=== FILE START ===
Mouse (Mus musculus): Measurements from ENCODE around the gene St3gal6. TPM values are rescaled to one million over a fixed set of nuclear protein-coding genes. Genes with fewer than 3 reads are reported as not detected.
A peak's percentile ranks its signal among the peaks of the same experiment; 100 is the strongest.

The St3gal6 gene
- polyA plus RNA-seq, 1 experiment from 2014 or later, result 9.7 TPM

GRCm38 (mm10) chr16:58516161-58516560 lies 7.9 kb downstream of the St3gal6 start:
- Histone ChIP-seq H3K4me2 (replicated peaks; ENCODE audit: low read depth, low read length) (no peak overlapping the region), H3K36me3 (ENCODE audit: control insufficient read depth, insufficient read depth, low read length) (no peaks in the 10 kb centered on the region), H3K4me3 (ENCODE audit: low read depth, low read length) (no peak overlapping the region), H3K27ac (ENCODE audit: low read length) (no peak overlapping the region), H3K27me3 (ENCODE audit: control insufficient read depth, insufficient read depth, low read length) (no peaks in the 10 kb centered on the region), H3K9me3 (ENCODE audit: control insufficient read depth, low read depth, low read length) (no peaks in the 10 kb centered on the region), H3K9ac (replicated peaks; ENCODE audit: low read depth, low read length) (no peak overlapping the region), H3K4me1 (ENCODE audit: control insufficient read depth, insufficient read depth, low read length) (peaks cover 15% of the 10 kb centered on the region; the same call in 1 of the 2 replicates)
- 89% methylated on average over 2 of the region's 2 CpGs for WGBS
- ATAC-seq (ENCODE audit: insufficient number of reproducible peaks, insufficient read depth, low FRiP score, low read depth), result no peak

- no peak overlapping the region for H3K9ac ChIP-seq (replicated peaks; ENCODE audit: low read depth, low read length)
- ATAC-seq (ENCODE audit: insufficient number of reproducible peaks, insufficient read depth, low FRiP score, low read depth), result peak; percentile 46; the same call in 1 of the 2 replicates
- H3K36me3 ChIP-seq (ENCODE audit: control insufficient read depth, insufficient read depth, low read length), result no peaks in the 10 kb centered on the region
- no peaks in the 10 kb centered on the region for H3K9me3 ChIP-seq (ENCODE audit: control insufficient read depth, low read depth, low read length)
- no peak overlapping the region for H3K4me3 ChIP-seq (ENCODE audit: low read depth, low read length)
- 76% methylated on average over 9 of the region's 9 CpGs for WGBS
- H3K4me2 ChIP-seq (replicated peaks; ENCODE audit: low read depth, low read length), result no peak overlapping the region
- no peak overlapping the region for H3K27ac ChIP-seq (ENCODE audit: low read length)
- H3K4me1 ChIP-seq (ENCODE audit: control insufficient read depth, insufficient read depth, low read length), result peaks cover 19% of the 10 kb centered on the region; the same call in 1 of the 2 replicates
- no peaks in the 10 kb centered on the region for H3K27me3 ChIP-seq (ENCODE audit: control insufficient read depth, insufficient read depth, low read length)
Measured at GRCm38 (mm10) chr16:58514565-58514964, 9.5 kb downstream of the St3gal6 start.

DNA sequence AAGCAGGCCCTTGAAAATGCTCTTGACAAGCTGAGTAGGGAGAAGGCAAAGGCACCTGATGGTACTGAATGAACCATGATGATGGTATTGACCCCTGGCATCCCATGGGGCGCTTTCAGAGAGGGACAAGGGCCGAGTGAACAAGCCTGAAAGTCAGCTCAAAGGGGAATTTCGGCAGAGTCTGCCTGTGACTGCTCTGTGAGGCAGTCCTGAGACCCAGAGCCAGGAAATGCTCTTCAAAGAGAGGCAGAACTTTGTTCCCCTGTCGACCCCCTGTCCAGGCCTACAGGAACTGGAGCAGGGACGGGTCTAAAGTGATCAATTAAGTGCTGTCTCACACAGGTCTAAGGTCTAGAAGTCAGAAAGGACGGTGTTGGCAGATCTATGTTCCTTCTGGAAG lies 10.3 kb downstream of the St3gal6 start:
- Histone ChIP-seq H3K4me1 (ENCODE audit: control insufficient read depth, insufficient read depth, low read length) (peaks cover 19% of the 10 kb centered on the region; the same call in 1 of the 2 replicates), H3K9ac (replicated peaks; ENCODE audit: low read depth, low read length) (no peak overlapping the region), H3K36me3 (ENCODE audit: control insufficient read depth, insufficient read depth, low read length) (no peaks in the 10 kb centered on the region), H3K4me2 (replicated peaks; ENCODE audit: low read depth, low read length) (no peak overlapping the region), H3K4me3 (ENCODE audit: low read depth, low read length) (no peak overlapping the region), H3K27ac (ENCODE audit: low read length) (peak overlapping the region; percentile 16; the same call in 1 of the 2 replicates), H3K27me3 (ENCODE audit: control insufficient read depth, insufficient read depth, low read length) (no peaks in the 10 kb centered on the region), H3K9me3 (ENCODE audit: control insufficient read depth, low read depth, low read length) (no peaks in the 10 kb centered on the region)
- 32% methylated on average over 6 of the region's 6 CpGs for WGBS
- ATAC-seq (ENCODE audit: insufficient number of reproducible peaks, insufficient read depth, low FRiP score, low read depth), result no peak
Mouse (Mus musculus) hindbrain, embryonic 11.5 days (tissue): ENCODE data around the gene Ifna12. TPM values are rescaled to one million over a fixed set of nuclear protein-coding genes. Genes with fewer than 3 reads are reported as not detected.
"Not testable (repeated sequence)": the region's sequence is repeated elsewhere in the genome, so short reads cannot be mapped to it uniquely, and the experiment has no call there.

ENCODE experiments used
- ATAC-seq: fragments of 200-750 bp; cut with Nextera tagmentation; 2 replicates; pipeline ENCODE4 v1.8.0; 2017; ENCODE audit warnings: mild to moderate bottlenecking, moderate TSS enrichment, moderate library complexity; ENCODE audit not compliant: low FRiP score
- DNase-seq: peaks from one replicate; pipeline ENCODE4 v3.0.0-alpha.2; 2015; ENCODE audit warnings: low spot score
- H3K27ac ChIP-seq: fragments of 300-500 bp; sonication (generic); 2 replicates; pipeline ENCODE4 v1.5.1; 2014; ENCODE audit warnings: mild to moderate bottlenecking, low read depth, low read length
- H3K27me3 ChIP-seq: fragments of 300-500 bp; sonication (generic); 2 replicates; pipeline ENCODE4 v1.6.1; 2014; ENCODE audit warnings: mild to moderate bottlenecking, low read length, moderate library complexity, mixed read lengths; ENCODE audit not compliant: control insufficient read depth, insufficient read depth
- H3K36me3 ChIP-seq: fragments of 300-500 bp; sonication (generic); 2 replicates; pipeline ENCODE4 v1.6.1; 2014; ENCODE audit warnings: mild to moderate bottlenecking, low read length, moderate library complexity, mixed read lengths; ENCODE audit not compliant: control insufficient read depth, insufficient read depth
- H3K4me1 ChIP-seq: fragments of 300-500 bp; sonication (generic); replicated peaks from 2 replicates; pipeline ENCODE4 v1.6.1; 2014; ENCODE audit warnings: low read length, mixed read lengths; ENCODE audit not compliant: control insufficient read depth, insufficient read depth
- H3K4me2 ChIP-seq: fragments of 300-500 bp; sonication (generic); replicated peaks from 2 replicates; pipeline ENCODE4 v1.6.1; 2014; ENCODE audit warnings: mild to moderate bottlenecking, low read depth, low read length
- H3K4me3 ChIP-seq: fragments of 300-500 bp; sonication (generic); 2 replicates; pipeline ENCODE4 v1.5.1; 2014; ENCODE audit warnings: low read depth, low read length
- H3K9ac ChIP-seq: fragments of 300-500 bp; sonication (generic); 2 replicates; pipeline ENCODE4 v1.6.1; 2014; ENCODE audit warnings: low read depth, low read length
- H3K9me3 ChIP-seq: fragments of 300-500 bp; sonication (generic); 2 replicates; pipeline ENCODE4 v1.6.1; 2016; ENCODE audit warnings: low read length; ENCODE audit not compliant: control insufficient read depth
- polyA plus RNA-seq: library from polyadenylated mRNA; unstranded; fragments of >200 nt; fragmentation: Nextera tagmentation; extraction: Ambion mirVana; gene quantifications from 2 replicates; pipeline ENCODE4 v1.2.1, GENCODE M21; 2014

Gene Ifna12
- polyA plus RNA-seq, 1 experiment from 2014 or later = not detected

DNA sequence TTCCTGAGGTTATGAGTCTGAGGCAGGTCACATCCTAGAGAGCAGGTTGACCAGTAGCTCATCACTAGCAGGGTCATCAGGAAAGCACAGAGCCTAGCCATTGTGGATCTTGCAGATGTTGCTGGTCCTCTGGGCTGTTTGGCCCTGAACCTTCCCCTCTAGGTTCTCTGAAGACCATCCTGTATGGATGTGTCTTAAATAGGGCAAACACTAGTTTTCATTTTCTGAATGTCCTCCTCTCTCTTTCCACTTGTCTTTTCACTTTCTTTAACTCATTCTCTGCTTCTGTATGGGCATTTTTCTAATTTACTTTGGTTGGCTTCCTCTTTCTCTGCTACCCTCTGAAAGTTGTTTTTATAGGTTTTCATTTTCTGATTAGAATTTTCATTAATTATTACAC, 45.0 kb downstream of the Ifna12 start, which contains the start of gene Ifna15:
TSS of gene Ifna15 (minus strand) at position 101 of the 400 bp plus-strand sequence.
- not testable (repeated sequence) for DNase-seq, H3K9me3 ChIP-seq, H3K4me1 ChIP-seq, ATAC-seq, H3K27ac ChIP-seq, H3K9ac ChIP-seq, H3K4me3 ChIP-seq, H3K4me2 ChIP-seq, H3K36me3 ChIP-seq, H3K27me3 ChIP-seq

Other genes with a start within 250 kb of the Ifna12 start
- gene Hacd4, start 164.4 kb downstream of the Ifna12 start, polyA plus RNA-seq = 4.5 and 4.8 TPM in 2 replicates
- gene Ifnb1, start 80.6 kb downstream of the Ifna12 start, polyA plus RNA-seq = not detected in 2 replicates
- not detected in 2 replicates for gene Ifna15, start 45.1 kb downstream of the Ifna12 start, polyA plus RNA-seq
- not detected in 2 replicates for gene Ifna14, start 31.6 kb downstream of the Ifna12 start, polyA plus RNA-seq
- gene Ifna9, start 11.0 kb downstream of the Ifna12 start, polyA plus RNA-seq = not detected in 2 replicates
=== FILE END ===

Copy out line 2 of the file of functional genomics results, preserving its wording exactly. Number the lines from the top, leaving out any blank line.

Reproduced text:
A peak's percentile ranks its signal among the peaks of the same experiment; 100 is the strongest.